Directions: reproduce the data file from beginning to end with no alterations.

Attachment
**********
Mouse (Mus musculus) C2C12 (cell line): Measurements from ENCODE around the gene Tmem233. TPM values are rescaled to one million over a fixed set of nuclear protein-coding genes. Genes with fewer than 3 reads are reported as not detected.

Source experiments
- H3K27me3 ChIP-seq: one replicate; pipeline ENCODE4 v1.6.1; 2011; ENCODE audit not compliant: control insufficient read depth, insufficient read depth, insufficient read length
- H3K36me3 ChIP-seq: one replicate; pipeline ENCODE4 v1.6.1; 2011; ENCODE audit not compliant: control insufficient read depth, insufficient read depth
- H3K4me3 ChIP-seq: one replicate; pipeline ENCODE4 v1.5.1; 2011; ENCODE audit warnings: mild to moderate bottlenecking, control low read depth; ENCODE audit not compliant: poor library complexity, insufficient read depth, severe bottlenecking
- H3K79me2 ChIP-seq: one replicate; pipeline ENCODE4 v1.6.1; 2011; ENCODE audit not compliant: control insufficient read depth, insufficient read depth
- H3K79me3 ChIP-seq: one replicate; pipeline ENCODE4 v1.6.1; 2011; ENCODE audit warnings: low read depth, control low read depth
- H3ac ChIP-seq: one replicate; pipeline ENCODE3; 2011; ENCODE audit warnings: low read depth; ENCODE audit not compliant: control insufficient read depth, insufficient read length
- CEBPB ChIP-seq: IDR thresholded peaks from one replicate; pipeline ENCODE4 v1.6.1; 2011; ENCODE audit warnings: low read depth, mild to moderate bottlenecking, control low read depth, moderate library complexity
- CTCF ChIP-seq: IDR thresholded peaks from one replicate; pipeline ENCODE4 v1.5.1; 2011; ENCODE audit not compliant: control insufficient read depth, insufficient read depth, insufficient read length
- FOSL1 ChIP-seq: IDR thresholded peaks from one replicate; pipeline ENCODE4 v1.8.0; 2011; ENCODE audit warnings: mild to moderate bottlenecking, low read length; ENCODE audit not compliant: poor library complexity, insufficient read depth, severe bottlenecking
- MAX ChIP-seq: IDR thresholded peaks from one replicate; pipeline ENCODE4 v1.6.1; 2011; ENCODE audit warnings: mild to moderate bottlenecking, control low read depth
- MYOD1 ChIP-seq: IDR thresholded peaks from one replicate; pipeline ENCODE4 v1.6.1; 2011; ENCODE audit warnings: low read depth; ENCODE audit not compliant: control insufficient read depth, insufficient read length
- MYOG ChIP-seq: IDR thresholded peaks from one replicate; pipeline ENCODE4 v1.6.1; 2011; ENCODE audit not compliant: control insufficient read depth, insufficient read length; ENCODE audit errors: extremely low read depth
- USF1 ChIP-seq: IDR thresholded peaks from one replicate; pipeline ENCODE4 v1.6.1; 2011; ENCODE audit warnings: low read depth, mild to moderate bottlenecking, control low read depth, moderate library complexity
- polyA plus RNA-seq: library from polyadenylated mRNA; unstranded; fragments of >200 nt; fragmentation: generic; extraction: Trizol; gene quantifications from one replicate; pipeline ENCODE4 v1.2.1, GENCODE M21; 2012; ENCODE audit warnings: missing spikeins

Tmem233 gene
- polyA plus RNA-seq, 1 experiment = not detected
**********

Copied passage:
Mouse (Mus musculus) C2C12 (cell line): Measurements from ENCODE around the gene Tmem233. TPM values are rescaled to one million over a fixed set of nuclear protein-coding genes. Genes with fewer than 3 reads are reported as not detected.

Source experiments
- H3K27me3 ChIP-seq: one replicate; pipeline ENCODE4 v1.6.1; 2011; ENCODE audit not compliant: control insufficient read depth, insufficient read depth, insufficient read length
- H3K36me3 ChIP-seq: one replicate; pipeline ENCODE4 v1.6.1; 2011; ENCODE audit not compliant: control insufficient read depth, insufficient read depth
- H3K4me3 ChIP-seq: one replicate; pipeline ENCODE4 v1.5.1; 2011; ENCODE audit warnings: mild to moderate bottlenecking, control low read depth; ENCODE audit not compliant: poor library complexity, insufficient read depth, severe bottlenecking
- H3K79me2 ChIP-seq: one replicate; pipeline ENCODE4 v1.6.1; 2011; ENCODE audit not compliant: control insufficient read depth, insufficient read depth
- H3K79me3 ChIP-seq: one replicate; pipeline ENCODE4 v1.6.1; 2011; ENCODE audit warnings: low read depth, control low read depth
- H3ac ChIP-seq: one replicate; pipeline ENCODE3; 2011; ENCODE audit warnings: low read depth; ENCODE audit not compliant: control insufficient read depth, insufficient read length
- CEBPB ChIP-seq: IDR thresholded peaks from one replicate; pipeline ENCODE4 v1.6.1; 2011; ENCODE audit warnings: low read depth, mild to moderate bottlenecking, control low read depth, moderate library complexity
- CTCF ChIP-seq: IDR thresholded peaks from one replicate; pipeline ENCODE4 v1.5.1; 2011; ENCODE audit not compliant: control insufficient read depth, insufficient read depth, insufficient read length
- FOSL1 ChIP-seq: IDR thresholded peaks from one replicate; pipeline ENCODE4 v1.8.0; 2011; ENCODE audit warnings: mild to moderate bottlenecking, low read length; ENCODE audit not compliant: poor library complexity, insufficient read depth, severe bottlenecking
- MAX ChIP-seq: IDR thresholded peaks from one replicate; pipeline ENCODE4 v1.6.1; 2011; ENCODE audit warnings: mild to moderate bottlenecking, control low read depth
- MYOD1 ChIP-seq: IDR thresholded peaks from one replicate; pipeline ENCODE4 v1.6.1; 2011; ENCODE audit warnings: low read depth; ENCODE audit not compliant: control insufficient read depth, insufficient read length
- MYOG ChIP-seq: IDR thresholded peaks from one replicate; pipeline ENCODE4 v1.6.1; 2011; ENCODE audit not compliant: control insufficient read depth, insufficient read length; ENCODE audit errors: extremely low read depth
- USF1 ChIP-seq: IDR thresholded peaks from one replicate; pipeline ENCODE4 v1.6.1; 2011; ENCODE audit warnings: low read depth, mild to moderate bottlenecking, control low read depth, moderate library complexity
- polyA plus RNA-seq: library from polyadenylated mRNA; unstranded; fragments of >200 nt; fragmentation: generic; extraction: Trizol; gene quantifications from one replicate; pipeline ENCODE4 v1.2.1, GENCODE M21; 2012; ENCODE audit warnings: missing spikeins

Tmem233 gene
- polyA plus RNA-seq, 1 experiment = not detected